Nim-FM 102.3, with the invaluable assistance and guidance of Mr Martin Preedy, has assembled and released for your listening pleasure, the second volume of Hand Picked Home Grown. This album is another example of just how deep the talent pool here in Nimbin is.
The only part of the local talent pool not represented on this new album are the non-swimmers, although they do get mentioned in a song or two. The album opens with a track lifted straight from Kaliba's album “Stormriders”. Trials of Fire is a track worth exploring, the metaphors are strong, the rhythms electronic. Matt Melel is a musical story teller of note and does well describing his world in this track.
The second track on the album, while titled “A Little Less
Beautiful”, is anything but that. Hannah Pearl has a voice that has been
dipped in honey. This song features some minimalist drumming from Jaoquin
Gimenez, filling perfectly the spaces that ought be filled without
overwhelming the striking rhythmic guitar of Hannah. Ably backed by
Emmanuelle Lambert-Lemone on violin and Alfonso Jiminez on bass, a track
from the deep end.
Track 3 is from Manifest, with David Hyett on vocals doing
his punk rock thing so perfectly. Street Scene is a dark view of life from
Bringabong's window, out onto Cullen Street. A tight sound with a heavy
emphasis on attitude, best played loud.
Diana Aniad gives us track 4, her unique fem-rock power-folk
flavour shines as a beacon for the success that awaits the other talent on
this album. From the album “Live at the Bush Theatre”, Flowers expresses
her dissatisfaction with certain relationships. Thought provoking
Choral Spawn brings “Wayne's Mum” to the collection for
track 5. Tim Tonkin on drums drives this song, guitar and bass by Doug
Johnston. It's catchy, another well expressed musical postcard of life in
Nimbin... Waaaaayne's Mum...
Essie Thomas brings her “Silly Little Friend” from the album
“Live at the Nimbin Markets” to the collection. As a solo artist, Essie
has a powerful style reminiscent of Melissa Etheridge at her peak. A stand
out track also available for download from JJJ Unearthed.
The Pagan Love Cult shared “The Rising of the Fall” as their
contribution to this community snapshot. Neil Pike, Pete Pix and Nina Rae
seem to generate a lot of music for one song. Esoteric layering and
lyrical depth, this is more sound than three people should be able to
Don't Take The Music Away is Vic Florey's contribution, in
combination with Davy Hill on guitar and David Basten on bass. This track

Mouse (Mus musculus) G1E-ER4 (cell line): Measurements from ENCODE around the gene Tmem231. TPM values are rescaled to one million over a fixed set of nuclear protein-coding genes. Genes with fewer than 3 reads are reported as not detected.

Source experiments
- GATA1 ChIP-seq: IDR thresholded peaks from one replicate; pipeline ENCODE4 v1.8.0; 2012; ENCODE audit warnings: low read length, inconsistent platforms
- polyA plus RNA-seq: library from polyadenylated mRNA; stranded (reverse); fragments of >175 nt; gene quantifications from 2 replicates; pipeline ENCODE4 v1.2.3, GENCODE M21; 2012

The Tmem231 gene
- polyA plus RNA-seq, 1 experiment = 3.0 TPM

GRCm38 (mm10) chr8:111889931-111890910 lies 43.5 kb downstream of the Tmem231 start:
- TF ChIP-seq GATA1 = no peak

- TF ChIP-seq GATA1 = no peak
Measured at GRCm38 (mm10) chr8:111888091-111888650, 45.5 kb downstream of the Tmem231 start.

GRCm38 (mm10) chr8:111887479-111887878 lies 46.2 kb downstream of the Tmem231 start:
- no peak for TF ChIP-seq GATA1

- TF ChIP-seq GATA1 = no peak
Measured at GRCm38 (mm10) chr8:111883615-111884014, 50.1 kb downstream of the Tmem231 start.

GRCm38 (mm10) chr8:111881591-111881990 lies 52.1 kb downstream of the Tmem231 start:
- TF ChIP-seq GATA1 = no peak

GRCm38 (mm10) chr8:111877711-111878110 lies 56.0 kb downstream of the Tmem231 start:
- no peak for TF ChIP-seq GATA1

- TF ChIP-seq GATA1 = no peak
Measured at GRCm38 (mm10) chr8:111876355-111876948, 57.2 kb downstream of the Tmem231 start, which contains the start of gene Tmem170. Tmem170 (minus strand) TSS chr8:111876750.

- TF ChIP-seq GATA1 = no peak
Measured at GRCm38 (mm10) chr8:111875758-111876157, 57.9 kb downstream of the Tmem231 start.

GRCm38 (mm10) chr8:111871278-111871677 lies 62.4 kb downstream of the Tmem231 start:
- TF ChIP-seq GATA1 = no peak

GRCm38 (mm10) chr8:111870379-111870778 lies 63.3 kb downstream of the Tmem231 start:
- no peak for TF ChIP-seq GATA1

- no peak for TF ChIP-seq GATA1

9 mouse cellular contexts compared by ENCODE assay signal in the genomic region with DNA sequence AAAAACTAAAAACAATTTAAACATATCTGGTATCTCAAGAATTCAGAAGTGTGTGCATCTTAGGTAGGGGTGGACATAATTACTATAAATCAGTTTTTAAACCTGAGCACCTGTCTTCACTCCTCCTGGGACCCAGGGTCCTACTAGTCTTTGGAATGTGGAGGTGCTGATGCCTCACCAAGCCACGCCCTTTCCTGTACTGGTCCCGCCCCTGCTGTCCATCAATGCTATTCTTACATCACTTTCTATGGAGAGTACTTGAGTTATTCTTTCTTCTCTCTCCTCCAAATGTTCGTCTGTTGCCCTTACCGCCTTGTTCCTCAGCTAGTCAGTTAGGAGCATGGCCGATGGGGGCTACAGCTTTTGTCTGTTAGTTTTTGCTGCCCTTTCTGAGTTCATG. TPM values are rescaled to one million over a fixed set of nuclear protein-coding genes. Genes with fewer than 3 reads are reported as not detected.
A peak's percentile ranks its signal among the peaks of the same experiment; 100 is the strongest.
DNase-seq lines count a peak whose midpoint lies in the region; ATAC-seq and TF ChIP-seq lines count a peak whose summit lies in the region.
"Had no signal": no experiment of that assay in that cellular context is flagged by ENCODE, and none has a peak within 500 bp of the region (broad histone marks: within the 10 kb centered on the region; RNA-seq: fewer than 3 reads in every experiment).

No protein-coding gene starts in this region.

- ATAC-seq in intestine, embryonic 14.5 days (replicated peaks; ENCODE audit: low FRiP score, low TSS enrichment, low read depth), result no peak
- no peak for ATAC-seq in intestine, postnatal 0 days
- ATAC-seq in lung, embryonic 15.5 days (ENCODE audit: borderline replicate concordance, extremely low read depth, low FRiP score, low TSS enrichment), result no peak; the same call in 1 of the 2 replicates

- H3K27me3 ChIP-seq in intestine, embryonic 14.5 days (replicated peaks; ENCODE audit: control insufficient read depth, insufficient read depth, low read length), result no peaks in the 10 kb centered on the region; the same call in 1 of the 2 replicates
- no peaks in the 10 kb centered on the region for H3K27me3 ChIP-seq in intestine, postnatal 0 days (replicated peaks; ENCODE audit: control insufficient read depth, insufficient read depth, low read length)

has a melancholy feel, a sense of impending loss, fear and genuine pain.
Definitely music for a lonely and rainy night.
ImanDan bring Jah to the album with their local reggae
classic, “Heart Head and Hands”. From the album One Drop, this track is a
call to freedom, to unity and features some simple yet intriguing, deeply
tonal guitar riffs worthy of note.
Gabi Bliss expresses fully her desire to Shine on track 10.
The song unfolds over some simple and melodic piano, Gabi's pleading
lyrics draw your mind into places of introspection.
Maxx Maxted fronts Blue Mango for track 11. The song
Impromptu also features Burri and Dave, and sounds as though it was
written for the big band era. The swing feel expands its impression of
days gone by.
Renee English encourages us to “Lay Down” in her acoustic
folk song. The relaxing feel of this tune is like a home coming, Renee's
soothing sound is like yoga in music form.
“Hard Road to Hoe” from Rob Bruce's album “The Somnambulist”
is a great country tune, opening with a violin solo from Lye Wood. Michael
Fairly's perfect timing on acoustic guitar is a prominent feature of this
The “Grotty Girl Song” from Rancid Candy is a great combined
effort from local ladies Mim Handley and Peppa Rose. Hard to fit this one
into a particular genre, with a vocal track so visually descriptive, it
defies you to pigeon hole it.
The Lunatic Hill Mob bring us “Don't Knock the Bin” for
track 15, a fair comment on the opinions of Nimbin which so often pass for
fact in media circles. Jeremy Pierce and Chigani King describe the jaw
dropping look on the faces of judgemental tourists arriving here for the
first time so very well. Notable and consistent drumming by Brett Bradley,
smooth bass from Tony Baron fills the sound of the Lunatic Hill
Mr Widershins' song “I Let Go” is a solo effort from
musician Rod Davis, and encompasses some great life advice. Multiple
layers of sound, enhanced by his technical prowess provide perhaps my
favourite song on the album.
Robyn Francis takes us on an electronic journey to the
“Space Between The Stars” from her album Dancing in the Windstream. Synth
driven, gentle rhythms, relaxing back ground tune.
Maiden Mother and Crone is a song from Nimbin Market
regulars Healing Earth. It is the story of woman, told succinctly with
harp, recorder and a drum. The vocal harmonies on this track are able to
whisk one away, but the relevance of the lyrics doesn't allow you to waft
too far. Folk music at its finest.
Bo Kaan brings us the last track on the album with his
disparaging views on the effects of television on our society. A lot to
say on this topic he has. Musically his style is unique on the album,
heavier than the rest, good use of syncopation, sampling and vocal
A well presented snapshot of musical talent, with art by
Benny Zable and photography by Thorsten Jones, this album would make a
great gift for anybody with an interest in Nimbin.
Review by Peace Freeborn